Groups: From what I see you are anticipating the recoil and pushing the gun a bit. This is normal as you begin shooting larger calibers. Best way to combat that is
1) Shoot a lot
2) Do quite a bit of dry firing. This exercise is to get the trigger to break - without - the end of the barrel moving. A portion of that exercise is to balance a penny on the end of the slide and practice. If the penny drops before the hammer hits, you are jerking the trigger.
3) Try to have the trigger break (release of the hammer) be a surprise (slow squeeze).
4) Make sure you do not put "too much" finger on the trigger. Many people will put the knuckle on the face of the trigger. This induces a bit of lateral movement in the gun. If you put the pad of the index finger on the trigger (the portion under the finger nail) it is far easier to get a straight rearward pull.
Todd Jarret has a good video on YouTube that explains all of this plus a BUNCH more.
Well worth the time to watch.
Residue on the end of the barrel: Normal. That is nothing but powder residue. The amount will vary with the ammunition manufacturer (some are cleaner burning others are not). Just clean it off after each session and you will have no problems.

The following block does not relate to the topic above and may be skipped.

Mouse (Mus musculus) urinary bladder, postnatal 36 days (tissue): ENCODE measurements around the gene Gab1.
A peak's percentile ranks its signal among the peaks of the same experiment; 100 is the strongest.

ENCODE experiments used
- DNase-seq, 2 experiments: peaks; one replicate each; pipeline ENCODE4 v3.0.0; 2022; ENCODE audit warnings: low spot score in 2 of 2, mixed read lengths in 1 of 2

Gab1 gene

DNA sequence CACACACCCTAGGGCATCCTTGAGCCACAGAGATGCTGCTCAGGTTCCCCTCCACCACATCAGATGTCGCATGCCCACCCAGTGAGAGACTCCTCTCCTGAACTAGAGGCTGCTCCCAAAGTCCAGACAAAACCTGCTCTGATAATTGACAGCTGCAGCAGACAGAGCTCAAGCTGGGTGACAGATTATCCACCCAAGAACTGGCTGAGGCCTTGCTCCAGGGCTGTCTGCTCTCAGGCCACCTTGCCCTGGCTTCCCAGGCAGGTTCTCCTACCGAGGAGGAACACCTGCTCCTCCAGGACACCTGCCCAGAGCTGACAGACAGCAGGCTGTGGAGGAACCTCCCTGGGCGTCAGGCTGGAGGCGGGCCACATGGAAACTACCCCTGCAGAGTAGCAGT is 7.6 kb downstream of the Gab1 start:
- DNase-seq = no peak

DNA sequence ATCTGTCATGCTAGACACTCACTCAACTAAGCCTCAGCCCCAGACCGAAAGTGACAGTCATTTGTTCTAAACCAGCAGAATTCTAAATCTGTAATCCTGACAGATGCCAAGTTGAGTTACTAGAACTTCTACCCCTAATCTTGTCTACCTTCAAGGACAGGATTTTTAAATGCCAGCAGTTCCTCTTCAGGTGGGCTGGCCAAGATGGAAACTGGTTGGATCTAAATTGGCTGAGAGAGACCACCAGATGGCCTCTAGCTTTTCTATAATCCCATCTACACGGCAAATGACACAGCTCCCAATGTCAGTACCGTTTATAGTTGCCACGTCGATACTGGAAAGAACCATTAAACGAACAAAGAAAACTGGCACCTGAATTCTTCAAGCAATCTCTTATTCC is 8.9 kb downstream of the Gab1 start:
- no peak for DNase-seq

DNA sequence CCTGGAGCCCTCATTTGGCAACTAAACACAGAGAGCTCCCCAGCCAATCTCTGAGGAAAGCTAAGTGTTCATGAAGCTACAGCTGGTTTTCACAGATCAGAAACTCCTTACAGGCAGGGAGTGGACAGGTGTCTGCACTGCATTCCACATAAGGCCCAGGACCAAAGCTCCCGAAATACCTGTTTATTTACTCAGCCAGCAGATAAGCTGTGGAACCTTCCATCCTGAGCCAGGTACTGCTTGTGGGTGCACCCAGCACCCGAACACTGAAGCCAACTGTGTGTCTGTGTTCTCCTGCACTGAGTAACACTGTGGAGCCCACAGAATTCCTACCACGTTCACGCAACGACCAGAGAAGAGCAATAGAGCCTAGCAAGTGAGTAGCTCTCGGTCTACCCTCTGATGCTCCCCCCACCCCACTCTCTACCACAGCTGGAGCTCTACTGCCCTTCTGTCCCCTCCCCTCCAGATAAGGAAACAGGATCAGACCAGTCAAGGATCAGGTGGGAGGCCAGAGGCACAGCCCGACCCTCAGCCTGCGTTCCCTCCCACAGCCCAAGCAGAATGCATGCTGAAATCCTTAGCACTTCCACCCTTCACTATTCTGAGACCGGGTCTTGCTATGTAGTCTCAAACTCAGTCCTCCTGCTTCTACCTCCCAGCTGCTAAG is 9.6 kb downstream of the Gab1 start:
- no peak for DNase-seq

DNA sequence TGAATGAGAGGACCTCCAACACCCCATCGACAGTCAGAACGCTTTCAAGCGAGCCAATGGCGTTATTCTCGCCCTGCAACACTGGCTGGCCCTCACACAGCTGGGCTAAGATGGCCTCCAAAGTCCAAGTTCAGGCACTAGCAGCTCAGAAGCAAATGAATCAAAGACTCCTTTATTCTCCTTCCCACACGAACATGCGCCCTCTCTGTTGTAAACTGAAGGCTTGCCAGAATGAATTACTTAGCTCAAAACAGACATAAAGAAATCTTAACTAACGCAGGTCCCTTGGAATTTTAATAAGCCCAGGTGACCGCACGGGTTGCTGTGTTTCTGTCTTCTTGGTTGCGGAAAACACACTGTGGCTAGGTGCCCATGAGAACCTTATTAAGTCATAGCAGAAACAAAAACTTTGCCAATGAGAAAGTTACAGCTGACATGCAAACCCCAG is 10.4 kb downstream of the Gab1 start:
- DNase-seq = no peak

Differences in group size: After a good 1911 trigger, any of the striker fired guns will be "less than pleasing". You start to get used to the 1911 trigger and subconsciously expect the trigger to break before it does with the striker fired gun. If you shoot - only - striker fired guns you adjust to their characteristics and your group sizes come back down.
I put together a web page on Shooting a Handgun
that includes the Todd Jarret link and some pictures I found/modified that may be of use.
Wear pattern: I think what you are seeing is more powder residue than actual wear. Make sure you - do - put a little oil on the locking lugs. Emphasize - little. If you have the more less standard oil bottle, the drops are HUGE. In that case put a drop or two in a Q-tip and oil the lugs with the Q-tip.
Yes Grasshopper, you are now HOOKED. Your 1911 addiction has started.